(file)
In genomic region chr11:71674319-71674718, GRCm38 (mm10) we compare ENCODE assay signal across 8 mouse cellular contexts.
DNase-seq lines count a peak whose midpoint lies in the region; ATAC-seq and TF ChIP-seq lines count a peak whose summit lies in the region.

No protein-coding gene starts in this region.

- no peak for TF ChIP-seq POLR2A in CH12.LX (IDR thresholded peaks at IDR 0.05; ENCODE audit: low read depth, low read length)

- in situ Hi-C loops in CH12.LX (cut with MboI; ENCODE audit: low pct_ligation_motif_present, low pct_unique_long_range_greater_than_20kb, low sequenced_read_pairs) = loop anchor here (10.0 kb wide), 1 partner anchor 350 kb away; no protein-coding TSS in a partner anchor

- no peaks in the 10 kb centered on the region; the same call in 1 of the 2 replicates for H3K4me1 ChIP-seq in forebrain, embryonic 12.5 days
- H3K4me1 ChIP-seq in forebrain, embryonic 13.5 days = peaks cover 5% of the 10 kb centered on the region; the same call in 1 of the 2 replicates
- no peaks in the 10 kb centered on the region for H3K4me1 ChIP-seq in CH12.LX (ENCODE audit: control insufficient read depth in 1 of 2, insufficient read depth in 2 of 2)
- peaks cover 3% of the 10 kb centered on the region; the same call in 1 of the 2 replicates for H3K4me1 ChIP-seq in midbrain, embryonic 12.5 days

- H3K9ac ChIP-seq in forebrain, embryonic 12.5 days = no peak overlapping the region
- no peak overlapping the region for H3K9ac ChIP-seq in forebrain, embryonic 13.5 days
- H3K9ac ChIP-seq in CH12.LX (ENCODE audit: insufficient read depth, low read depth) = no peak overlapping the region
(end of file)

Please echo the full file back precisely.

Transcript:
In genomic region chr11:71674319-71674718, GRCm38 (mm10) we compare ENCODE assay signal across 8 mouse cellular contexts.
DNase-seq lines count a peak whose midpoint lies in the region; ATAC-seq and TF ChIP-seq lines count a peak whose summit lies in the region.

No protein-coding gene starts in this region.

- no peak for TF ChIP-seq POLR2A in CH12.LX (IDR thresholded peaks at IDR 0.05; ENCODE audit: low read depth, low read length)

- in situ Hi-C loops in CH12.LX (cut with MboI; ENCODE audit: low pct_ligation_motif_present, low pct_unique_long_range_greater_than_20kb, low sequenced_read_pairs) = loop anchor here (10.0 kb wide), 1 partner anchor 350 kb away; no protein-coding TSS in a partner anchor

- no peaks in the 10 kb centered on the region; the same call in 1 of the 2 replicates for H3K4me1 ChIP-seq in forebrain, embryonic 12.5 days
- H3K4me1 ChIP-seq in forebrain, embryonic 13.5 days = peaks cover 5% of the 10 kb centered on the region; the same call in 1 of the 2 replicates
- no peaks in the 10 kb centered on the region for H3K4me1 ChIP-seq in CH12.LX (ENCODE audit: control insufficient read depth in 1 of 2, insufficient read depth in 2 of 2)
- peaks cover 3% of the 10 kb centered on the region; the same call in 1 of the 2 replicates for H3K4me1 ChIP-seq in midbrain, embryonic 12.5 days

- H3K9ac ChIP-seq in forebrain, embryonic 12.5 days = no peak overlapping the region
- no peak overlapping the region for H3K9ac ChIP-seq in forebrain, embryonic 13.5 days
- H3K9ac ChIP-seq in CH12.LX (ENCODE audit: insufficient read depth, low read depth) = no peak overlapping the region